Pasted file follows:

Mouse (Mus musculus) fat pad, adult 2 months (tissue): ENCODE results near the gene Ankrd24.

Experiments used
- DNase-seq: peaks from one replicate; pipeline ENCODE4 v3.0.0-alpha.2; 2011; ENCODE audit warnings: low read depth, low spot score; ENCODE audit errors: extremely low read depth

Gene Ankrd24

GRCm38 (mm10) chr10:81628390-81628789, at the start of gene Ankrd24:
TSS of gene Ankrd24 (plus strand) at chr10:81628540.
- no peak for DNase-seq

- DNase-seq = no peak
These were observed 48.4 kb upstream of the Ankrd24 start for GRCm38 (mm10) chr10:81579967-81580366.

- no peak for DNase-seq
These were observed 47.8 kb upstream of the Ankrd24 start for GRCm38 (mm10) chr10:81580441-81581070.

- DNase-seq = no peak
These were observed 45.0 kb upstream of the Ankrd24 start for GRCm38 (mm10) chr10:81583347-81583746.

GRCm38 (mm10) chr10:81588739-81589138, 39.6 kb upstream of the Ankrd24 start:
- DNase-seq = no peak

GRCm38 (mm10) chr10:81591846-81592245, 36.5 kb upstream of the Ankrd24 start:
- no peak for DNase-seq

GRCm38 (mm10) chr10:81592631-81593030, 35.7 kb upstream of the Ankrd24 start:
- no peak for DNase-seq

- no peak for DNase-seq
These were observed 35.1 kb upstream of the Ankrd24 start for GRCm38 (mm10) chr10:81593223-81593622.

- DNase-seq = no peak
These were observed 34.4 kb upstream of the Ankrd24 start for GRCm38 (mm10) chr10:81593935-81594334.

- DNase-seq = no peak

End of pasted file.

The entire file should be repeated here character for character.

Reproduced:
Mouse (Mus musculus) fat pad, adult 2 months (tissue): ENCODE results near the gene Ankrd24.

Experiments used
- DNase-seq: peaks from one replicate; pipeline ENCODE4 v3.0.0-alpha.2; 2011; ENCODE audit warnings: low read depth, low spot score; ENCODE audit errors: extremely low read depth

Gene Ankrd24

GRCm38 (mm10) chr10:81628390-81628789, at the start of gene Ankrd24:
TSS of gene Ankrd24 (plus strand) at chr10:81628540.
- no peak for DNase-seq

- DNase-seq = no peak
These were observed 48.4 kb upstream of the Ankrd24 start for GRCm38 (mm10) chr10:81579967-81580366.

- no peak for DNase-seq
These were observed 47.8 kb upstream of the Ankrd24 start for GRCm38 (mm10) chr10:81580441-81581070.

- DNase-seq = no peak
These were observed 45.0 kb upstream of the Ankrd24 start for GRCm38 (mm10) chr10:81583347-81583746.

GRCm38 (mm10) chr10:81588739-81589138, 39.6 kb upstream of the Ankrd24 start:
- DNase-seq = no peak

GRCm38 (mm10) chr10:81591846-81592245, 36.5 kb upstream of the Ankrd24 start:
- no peak for DNase-seq

GRCm38 (mm10) chr10:81592631-81593030, 35.7 kb upstream of the Ankrd24 start:
- no peak for DNase-seq

- no peak for DNase-seq
These were observed 35.1 kb upstream of the Ankrd24 start for GRCm38 (mm10) chr10:81593223-81593622.

- DNase-seq = no peak
These were observed 34.4 kb upstream of the Ankrd24 start for GRCm38 (mm10) chr10:81593935-81594334.

- DNase-seq = no peak